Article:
High end goods

BANZ and BMMI have formed a joint venture, B&B Logistics, to operate temperature controlled facilities across the region, starting with warehouses in Bahrain and Djibouti.

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By  Laura Barnes Published  June 1, 2005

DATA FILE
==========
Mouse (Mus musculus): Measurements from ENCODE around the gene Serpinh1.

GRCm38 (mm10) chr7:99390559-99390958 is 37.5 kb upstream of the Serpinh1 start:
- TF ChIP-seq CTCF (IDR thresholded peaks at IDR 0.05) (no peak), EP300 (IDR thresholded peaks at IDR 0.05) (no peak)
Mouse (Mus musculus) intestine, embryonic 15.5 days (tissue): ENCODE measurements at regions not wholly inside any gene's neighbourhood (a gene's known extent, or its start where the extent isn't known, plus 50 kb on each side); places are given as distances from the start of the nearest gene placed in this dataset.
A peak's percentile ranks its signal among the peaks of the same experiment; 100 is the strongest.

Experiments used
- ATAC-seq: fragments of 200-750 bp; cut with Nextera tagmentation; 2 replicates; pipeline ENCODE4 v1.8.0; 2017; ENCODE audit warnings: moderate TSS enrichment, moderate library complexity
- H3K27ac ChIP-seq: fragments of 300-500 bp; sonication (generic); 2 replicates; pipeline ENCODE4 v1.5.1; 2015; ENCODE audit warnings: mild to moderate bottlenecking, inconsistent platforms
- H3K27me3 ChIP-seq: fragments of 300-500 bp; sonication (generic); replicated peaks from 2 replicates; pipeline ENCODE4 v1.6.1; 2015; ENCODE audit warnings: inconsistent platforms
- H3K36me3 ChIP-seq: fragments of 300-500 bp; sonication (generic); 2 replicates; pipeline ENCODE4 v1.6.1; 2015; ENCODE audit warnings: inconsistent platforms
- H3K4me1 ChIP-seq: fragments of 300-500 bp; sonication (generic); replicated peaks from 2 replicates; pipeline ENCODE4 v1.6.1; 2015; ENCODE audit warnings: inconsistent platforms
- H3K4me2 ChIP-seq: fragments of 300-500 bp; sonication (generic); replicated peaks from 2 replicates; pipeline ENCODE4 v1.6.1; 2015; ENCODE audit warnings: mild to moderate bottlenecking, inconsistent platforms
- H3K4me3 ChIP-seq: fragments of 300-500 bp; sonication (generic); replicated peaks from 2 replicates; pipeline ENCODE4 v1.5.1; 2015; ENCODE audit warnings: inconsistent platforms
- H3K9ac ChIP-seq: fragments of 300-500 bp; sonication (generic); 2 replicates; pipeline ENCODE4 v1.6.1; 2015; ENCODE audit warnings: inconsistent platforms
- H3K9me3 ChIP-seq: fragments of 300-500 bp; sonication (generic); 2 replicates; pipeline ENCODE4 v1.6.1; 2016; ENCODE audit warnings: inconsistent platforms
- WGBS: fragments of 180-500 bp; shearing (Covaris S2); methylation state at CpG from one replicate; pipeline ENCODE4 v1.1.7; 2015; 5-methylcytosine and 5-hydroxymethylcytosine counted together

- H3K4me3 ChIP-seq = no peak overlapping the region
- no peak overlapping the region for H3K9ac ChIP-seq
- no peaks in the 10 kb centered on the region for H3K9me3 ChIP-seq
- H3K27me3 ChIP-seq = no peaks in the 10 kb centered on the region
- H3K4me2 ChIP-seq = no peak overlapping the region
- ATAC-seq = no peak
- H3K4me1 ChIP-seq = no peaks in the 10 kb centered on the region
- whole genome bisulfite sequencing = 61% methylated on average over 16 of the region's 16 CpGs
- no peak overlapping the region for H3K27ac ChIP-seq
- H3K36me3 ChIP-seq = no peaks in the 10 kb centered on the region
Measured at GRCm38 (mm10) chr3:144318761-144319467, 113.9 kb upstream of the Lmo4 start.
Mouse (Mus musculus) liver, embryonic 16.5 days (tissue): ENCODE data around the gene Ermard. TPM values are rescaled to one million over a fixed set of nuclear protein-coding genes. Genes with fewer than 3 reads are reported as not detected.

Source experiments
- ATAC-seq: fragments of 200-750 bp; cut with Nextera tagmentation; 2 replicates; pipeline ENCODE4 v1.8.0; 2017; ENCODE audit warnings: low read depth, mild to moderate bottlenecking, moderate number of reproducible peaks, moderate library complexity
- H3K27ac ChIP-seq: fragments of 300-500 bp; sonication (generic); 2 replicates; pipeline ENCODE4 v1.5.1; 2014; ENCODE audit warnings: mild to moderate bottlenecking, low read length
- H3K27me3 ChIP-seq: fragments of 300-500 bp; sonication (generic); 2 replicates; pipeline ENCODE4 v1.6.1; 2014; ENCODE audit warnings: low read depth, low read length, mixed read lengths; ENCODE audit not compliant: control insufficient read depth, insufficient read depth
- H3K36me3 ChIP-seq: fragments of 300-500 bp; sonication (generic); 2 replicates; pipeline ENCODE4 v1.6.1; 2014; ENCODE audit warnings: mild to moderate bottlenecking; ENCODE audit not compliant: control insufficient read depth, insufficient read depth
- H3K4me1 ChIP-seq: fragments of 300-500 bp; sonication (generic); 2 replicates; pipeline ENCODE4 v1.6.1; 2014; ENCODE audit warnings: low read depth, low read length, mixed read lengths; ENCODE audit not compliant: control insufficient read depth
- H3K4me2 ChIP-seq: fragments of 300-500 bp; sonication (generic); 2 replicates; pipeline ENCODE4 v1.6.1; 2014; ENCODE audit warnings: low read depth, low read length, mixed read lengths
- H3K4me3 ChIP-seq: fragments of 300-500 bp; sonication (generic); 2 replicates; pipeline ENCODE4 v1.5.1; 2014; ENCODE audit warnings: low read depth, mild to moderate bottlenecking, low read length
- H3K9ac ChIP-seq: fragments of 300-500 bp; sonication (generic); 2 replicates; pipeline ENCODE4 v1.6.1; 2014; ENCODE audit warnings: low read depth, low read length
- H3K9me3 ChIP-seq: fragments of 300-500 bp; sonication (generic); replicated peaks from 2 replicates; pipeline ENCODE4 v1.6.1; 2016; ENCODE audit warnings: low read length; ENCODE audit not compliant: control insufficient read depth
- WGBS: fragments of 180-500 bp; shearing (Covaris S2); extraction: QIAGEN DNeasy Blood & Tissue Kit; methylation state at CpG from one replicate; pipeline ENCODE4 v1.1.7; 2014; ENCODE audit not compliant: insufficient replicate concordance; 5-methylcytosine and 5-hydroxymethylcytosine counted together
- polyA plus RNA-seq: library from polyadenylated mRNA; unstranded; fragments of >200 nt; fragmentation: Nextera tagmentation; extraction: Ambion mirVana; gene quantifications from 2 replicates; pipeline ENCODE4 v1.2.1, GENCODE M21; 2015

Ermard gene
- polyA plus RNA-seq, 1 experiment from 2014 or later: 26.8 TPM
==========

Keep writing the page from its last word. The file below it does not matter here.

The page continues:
|~||~||~|Late last year, Bahraini-based BANZ and BMMI formed a joint venture to operate bonded warehouses across the region. The joint venture, B&B Logistics, was formed to cope with an increasing demand for high end fast moving consumer goods (FMCG) in both the Gulf and East Africa. The company has already opened two temperature controlled facilities, one at Mina Salman port in Bahrain and the other in the Djibouti Free Zone, and it is now looking to open up more temperature controlled warehouses across the region. One half of the joint venture, BANZ (Bahrain New Zealand Cold Storage & Warehousing company), was established over 20 years ago by the governments of New Zealand and Bahrain to ship frozen lamb to the Kingdom. It was later taken over by Bahraini businessmen, and now handles a wide range of frozen, chilled and fast food products. BMMI (Bahrain Maritime & Mercantile International), the other partner in the deal, was set up in 1883 by a merchant called Gray Mackenzie. The company, which in 1999 became a Bahraini owned public company, now specialises in FMCG product distribution, supply chain management and shipping services in six countries over three continents. The two companies decided to create the joint venture in order to leverage on each other’s strengths. Thus BANZ designed and built the two new warehouses in just six months, while BMMI installed the communications and IT systems. The larger facility, which is in Bahrain, opened in January. It boasts 7421 m² of warehouse space on 15,718 m² of land, and it has already seen strong demand. “At the moment, half of the Bahraini warehouse is at full capacity with four companies currently occupying the area, handling FMCG products, in particular, high-end beverages. We are also storing goods like chocolate and toys for Bahrain’s Duty Free,” says Mark Clarke, operations manager, BANZ. “We have had discussions with a couple of local companies and an American government department that want to use the rest of the warehouse. As yet, we are not 100% sure what the rest of the facility will hold, but it will most likely be high end FMCG products because of the chilled and frozen areas that are available,” adds Clarke. To manage the flow through of goods and stock rotation, which are vital for FMCG products, B&B Logistics has opted for an inhouse warehouse management system (WMS), which has been developed by BANZ over the last six years. “The WMS is based on our food business and batches and production control values, so we have just adapted it to take care of customs duty and things like that. We did look into some off the shelf packages but we did not see any that were close to our own application. It was a case of we have been in the business a while, we know what we want and we have it already,” says Clarke. ||**|||~||~||~|As far as the racking goes, B&B opted for a narrow aisle system from SSI Schaefer. Narrow aisle was chosen as it allows good selectivity for products and user-friendly stock rotation. “We did look at other systems. For example, BMMI has just implemented a mobile racking system in one of its new warehouses, but at the end of the day we thought narrow aisle was the best one for the job,” Clarke adds. The warehouse is in the old port of Mina Salman and it is one of the only air conditioned units available in there. Many other companies are looking towards the new port, which is not due to come online for another two years. However, B&B Logistics decided to base itself in Mina Salman due to its ideal location for shipments entering the region, and also because it was a Brownfield rather than a Greenfield area. “We built the facility here because of the availability of land, and also because it is in the middle of the port, so it backs up onto the container terminal. It is also linked to the new Hidd causeway, linking the warehouse right to the airport, so for distribution purposes it is ideal as it is right on our doorstep,” adds Clarke. Aside from the Bahraini facility, B&B Logistics is also planning warehouses throughout the GCC. Beginning with Qatar and Jebel Ali. The joint venture is also targeting East Africa, where it has already opened its second facility in the Djibouti Free Zone. Sized at just over 2200 m², this warehouse is capable of holding 480 pallets in the freeze section, 220 in chilled and 816 pallet spaces in the air conditioned area. The facility in Djibouti is run as an extension of the Bahrain warehouse where all purchasing decisions are made. The shipping documentation is then forwarded to Djibouti for clearance over the internet using a secure virtual private network (VPN). Like the Bahrain facility, the Djibouti warehouse supports B&B’s current contract with the US government for holding frozen food and high end goods. Goods that are sourced in the local market are shipped by ocean freight from Bahrain via Jebel Ali to Djibouti, whereas US goods are transhipped directly from the USA with a high percentage coming through Jebel Ali. “Obviously, the facility is used for high end food products, as well as high end beverages, serving NGOs and embassies across the East Africa region,” says Robert Smith, chief operating officer, logistics & supply chain, BMMI, and director, B&B Logistics. “However, once this warehouse is well established, we also hope to move across the region and open up facilities in neighbouring countries, like Ethiopia and Somalia, with Djibouti being the central point for storage and distribution, acting as a hub for the region,” he adds.||**||

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